Control of the SARS-CoV-2 pandemic requires targeted interventions, which in turn require precise estimates of quantities that describe transmission. Per-capita transmission rates are influenced by four quantities: the latent period (time from infection to becoming infectious); individual variability in infectiousness (defined by variation in intrinsic transmissibility and contact rate); the incubation period (time from infection to symptom onset); and the serial interval (time between symptom onset of an infector and an infected).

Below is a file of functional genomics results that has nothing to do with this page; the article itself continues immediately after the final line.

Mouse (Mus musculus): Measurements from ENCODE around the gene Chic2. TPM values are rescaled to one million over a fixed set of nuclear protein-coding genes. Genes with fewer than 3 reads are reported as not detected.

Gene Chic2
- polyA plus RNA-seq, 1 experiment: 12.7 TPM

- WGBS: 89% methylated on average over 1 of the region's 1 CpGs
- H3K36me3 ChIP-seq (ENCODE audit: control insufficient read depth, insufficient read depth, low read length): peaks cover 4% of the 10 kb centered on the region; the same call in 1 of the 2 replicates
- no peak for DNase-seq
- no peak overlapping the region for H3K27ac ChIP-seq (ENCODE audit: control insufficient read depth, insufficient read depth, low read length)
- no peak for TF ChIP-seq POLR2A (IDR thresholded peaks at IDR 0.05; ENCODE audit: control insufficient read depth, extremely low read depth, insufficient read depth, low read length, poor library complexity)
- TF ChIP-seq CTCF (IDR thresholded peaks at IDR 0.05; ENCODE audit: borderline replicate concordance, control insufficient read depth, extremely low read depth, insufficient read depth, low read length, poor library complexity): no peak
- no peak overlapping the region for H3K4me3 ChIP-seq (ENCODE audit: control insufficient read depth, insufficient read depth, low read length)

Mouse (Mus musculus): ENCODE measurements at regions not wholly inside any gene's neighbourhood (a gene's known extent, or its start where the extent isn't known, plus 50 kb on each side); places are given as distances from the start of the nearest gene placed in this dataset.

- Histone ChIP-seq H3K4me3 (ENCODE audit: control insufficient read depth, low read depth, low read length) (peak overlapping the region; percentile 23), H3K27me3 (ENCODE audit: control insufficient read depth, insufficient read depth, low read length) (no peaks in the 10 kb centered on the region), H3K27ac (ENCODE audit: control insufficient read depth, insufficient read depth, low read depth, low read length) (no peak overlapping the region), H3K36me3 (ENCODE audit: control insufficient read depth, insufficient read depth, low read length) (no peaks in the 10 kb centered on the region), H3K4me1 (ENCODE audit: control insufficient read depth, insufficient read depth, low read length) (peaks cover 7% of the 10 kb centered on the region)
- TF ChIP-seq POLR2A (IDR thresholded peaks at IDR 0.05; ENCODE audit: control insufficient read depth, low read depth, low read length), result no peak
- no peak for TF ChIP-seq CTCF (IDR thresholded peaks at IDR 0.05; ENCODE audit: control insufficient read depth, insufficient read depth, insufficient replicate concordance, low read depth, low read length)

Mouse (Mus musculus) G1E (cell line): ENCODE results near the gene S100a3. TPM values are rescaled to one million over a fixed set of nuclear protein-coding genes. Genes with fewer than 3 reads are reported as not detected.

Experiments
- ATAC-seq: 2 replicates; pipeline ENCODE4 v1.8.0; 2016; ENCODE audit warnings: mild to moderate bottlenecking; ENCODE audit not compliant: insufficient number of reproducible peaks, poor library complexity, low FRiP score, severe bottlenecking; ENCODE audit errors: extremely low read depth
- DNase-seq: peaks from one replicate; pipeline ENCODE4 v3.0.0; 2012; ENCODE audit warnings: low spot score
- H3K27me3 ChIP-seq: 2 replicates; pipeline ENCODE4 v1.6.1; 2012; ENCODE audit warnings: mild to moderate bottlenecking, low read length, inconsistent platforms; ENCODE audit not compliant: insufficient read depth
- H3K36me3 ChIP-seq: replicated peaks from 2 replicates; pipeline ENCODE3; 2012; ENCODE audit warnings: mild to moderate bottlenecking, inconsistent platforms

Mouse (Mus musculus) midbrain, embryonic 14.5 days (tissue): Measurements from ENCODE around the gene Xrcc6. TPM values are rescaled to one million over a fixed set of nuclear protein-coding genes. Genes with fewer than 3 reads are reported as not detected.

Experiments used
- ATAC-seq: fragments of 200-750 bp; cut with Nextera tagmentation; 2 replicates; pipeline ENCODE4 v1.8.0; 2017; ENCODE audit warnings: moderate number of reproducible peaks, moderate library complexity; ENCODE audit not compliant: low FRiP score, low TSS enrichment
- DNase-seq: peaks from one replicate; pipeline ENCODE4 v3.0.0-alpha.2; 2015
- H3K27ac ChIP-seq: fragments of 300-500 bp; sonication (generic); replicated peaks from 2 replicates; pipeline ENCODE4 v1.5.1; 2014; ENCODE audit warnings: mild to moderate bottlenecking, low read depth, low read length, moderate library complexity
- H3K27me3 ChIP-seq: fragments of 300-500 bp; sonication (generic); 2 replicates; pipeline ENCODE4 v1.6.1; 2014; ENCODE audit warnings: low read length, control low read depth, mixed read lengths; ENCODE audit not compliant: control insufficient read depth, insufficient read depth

Exact knowledge of these four quantities contributes to our ability to control an outbreak1 but they can vary depending on disease-mitigating interventions2 and population structure, as well as the inherent properties of the SARS-CoV-2 variant3,4. Inaccurate estimates of the four quantities can lead to incorrect estimation of the time-varying reproduction number (Rt) (ref. 5) and the role or effectiveness of interventions such as testing, isolation and contact tracing on transmission.